Similarly, the figures of repetition and routine in Balz Isler’s video N€x† (2015) foil effective productivity and progression: we watch a continuously growing tally chart etched with a digital hairline cross on a computer screen. The work of art is thus continually changing; it is act, event, and improvisation, in an echo of fundamental aspects of Fluxus art. Evanescence and immediacy characterize Isler’s creative practice. The vertically mounted TV monitor and the simple tally on the screen suggest a framed drawing, but the picture is forever incomplete—a file stored on a digital medium replayed as a film sequence and infinite loop. The title hints at an intellectual and formal preoccupation with the temporal-successive aspect of perception. A mouse pointer flits across the screen, gradually filling the entire surface from the top left to the bottom right corner with dashes before the input ‘Next’ triggers the automated deletion of the work or the recording. The dash is neither gestural nor intuitive and not meant to reveal the artist’s individual manual style. Simplification and standardization are key to its message: the systematic quality of the procedure is its governing principle—“N€x†” raises existential questions about how compulsions and routines become ends in themselves. That is why no final tally is announced—instead, everything just starts over.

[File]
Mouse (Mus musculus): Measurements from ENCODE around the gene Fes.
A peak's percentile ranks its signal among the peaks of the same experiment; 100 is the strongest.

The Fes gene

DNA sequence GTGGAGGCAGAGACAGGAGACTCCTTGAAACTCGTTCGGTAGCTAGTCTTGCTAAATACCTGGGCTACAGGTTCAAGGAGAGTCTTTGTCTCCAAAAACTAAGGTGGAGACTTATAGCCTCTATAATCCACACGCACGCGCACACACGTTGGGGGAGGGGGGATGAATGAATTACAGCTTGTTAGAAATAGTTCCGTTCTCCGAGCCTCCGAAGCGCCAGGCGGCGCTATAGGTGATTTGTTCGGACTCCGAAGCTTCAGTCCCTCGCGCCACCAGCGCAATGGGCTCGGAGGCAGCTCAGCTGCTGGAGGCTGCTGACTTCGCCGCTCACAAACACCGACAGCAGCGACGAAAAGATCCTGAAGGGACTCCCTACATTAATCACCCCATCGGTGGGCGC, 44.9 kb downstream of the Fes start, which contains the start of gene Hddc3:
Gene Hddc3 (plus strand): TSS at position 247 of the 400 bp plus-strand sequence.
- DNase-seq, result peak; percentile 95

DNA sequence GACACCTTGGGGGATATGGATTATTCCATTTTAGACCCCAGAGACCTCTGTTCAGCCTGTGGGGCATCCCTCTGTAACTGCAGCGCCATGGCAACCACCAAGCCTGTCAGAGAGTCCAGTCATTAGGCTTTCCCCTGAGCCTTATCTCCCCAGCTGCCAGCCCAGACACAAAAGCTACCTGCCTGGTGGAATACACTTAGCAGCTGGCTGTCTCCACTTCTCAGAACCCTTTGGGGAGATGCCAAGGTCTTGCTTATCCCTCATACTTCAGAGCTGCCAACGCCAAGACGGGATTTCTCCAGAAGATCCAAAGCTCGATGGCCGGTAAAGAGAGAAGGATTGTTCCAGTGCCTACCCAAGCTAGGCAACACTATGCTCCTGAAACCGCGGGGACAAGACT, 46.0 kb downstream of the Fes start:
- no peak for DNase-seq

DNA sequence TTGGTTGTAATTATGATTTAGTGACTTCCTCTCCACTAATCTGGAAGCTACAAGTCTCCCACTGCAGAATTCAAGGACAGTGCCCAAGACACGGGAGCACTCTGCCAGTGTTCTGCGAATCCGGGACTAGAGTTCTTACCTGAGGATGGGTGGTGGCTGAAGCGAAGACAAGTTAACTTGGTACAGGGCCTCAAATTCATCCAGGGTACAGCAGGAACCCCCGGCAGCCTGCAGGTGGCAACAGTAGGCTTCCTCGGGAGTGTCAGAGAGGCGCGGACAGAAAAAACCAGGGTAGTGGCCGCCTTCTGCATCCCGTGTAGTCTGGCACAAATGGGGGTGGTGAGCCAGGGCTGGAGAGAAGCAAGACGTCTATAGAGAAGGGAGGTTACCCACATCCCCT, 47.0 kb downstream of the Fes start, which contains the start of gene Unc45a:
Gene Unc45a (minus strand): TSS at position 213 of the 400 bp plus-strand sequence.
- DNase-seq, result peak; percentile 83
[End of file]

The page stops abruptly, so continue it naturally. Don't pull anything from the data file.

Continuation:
We are jolted out of immersion in the picture, as monotonous as it is hypnotizing, by the sound of a relentless digitally distorted voice. An emphatic call for sustainability and environmental protection resounds throughout the gallery. The voice introduces itself in an even tone: “Some call me nature, others call me Mother Nature.” As the argument proceeds, it grows increasingly insistent, shifting into a distinctly assertive and even exhortatory register before spelling out its superiority in full: “I don’t really need people. (...) Your actions will determine your faith, not mine. I am nature. I will go on. I am prepared to evolve. Are you?“ The words are taken from the American website natureisspeaking.org, which features prominent Hollywood actors in its advocacy of sustainability. In the gallery, by contrast, an egocentric, strangely pitched, formerly male but now fairly sexless voice emanates from a small gray plastic imitation stone from a garden center. Brazenly artificial, the garden decoration in which the speaker is housed, the body of this voice, does not even try to resemble an actual stone—on the contrary, its artificiality negates the appropriation. It may be read as putting the philosophy known as object-oriented ontology into practice, which replaces the assumption of human dominance over the object with a perspective in which humans are objects among many others in the world.